First, Respondent maintains that the ECT should be interpreted such that there is no jurisdiction over a dispute brought by an Investor of one ECT Contracting Party against another Contracting Party if both Contracting Parties are also Member States of the European Union. It advances an implied exception to Article 26 of the ECT for these "intra-EU disputes,"132 which it supports with reference to the text of various ECT provisions and the purposes of the ECT. It maintains that the ECT was negotiated against the backdrop of a principle of primacy of EU law, which must be taken into account in interpreting the Treaty.
180.
The second strand of Respondent's jurisdictional objection, which would apply even if the Tribunal rejected Respondent's interpretation of the ECT, is the contention that EU law has priority over other treaty obligations of EU Member States and, in particular, that the TFEU takes precedence over the dispute settlement provisions of the ECT. At the Hearing, it placed particular emphasis on the Judgment of the CJEU in Achmea v. Slovakia.133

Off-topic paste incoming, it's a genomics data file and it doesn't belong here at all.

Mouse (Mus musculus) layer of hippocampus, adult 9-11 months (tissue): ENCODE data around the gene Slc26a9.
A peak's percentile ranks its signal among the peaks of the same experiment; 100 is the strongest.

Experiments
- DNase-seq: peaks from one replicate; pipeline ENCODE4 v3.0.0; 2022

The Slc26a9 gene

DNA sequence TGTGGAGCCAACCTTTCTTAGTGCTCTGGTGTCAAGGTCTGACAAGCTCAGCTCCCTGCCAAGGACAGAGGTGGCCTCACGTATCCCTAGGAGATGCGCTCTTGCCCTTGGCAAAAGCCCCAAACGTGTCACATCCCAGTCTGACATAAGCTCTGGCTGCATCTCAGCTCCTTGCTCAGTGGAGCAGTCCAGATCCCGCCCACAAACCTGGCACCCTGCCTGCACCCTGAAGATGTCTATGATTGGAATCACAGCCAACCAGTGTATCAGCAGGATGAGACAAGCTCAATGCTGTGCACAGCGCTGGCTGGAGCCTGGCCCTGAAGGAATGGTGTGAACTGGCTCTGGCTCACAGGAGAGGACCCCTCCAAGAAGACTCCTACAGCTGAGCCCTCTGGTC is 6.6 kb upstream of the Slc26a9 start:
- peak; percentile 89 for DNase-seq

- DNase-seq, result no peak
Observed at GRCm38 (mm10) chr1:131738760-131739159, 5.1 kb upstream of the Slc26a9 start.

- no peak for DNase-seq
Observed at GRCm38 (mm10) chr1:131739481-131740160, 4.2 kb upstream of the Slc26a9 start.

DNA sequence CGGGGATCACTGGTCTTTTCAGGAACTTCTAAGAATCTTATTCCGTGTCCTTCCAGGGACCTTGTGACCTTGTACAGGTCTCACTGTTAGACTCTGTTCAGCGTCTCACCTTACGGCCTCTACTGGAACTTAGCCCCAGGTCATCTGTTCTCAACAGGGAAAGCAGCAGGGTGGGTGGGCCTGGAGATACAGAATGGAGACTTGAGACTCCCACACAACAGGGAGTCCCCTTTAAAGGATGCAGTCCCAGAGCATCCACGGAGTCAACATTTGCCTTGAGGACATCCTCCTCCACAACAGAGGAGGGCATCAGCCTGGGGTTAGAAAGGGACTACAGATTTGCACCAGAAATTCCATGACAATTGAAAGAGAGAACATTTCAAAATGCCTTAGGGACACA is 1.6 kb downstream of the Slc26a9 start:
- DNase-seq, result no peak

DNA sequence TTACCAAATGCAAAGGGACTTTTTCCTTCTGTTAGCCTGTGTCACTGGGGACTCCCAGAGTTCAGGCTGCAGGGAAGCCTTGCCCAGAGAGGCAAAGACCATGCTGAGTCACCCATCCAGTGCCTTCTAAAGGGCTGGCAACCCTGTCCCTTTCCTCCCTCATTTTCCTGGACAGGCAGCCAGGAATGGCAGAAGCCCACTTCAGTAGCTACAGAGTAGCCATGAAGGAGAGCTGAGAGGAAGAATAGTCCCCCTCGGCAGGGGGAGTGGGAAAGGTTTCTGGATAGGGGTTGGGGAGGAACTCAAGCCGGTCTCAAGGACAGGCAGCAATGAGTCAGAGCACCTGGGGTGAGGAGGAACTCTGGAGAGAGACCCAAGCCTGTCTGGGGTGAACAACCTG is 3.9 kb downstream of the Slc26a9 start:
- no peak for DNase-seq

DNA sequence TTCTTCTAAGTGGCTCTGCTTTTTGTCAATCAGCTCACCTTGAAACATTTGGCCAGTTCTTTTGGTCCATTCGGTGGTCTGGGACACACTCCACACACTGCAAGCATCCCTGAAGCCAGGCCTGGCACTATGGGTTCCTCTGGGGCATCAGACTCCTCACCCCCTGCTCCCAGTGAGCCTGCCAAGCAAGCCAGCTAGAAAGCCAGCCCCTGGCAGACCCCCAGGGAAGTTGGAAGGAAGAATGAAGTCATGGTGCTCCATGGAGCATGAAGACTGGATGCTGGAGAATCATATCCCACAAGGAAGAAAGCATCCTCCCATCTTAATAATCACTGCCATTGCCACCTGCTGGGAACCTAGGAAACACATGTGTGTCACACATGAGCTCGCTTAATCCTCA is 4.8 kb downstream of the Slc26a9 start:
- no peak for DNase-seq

(i) The Contention that there is an Implied Exception from Article 26(1) of the ECT for Intra-EU disputes

181.
Respondent notes that the dispute resolution mechanism set forth in Article 26(1) of the ECT requires the dispute to be between a Contracting Party and an investor of another Contracting Party.134 Respondent argues that this provision "inevitably implies" the exclusion from Article 26 of disputes between EU nationals and EU member States, in relation to intra-EU disputes and investments made within the EU ("intra-EU investments").135
182.